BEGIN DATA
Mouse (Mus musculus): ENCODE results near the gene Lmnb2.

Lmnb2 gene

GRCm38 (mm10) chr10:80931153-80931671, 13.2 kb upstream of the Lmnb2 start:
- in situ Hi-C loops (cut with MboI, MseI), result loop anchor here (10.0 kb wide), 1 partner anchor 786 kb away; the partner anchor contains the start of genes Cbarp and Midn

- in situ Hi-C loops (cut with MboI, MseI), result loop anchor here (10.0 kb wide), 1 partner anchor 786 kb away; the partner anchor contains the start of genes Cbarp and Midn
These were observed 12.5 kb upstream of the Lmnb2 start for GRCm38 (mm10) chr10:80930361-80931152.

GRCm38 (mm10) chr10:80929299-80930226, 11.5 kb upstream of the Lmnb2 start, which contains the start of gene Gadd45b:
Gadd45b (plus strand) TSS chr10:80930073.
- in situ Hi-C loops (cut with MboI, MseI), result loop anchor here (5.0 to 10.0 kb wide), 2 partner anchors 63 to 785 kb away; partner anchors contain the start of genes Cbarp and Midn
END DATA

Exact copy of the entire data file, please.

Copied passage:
Mouse (Mus musculus): ENCODE results near the gene Lmnb2.

Lmnb2 gene

GRCm38 (mm10) chr10:80931153-80931671, 13.2 kb upstream of the Lmnb2 start:
- in situ Hi-C loops (cut with MboI, MseI), result loop anchor here (10.0 kb wide), 1 partner anchor 786 kb away; the partner anchor contains the start of genes Cbarp and Midn

- in situ Hi-C loops (cut with MboI, MseI), result loop anchor here (10.0 kb wide), 1 partner anchor 786 kb away; the partner anchor contains the start of genes Cbarp and Midn
These were observed 12.5 kb upstream of the Lmnb2 start for GRCm38 (mm10) chr10:80930361-80931152.

GRCm38 (mm10) chr10:80929299-80930226, 11.5 kb upstream of the Lmnb2 start, which contains the start of gene Gadd45b:
Gadd45b (plus strand) TSS chr10:80930073.
- in situ Hi-C loops (cut with MboI, MseI), result loop anchor here (5.0 to 10.0 kb wide), 2 partner anchors 63 to 785 kb away; partner anchors contain the start of genes Cbarp and Midn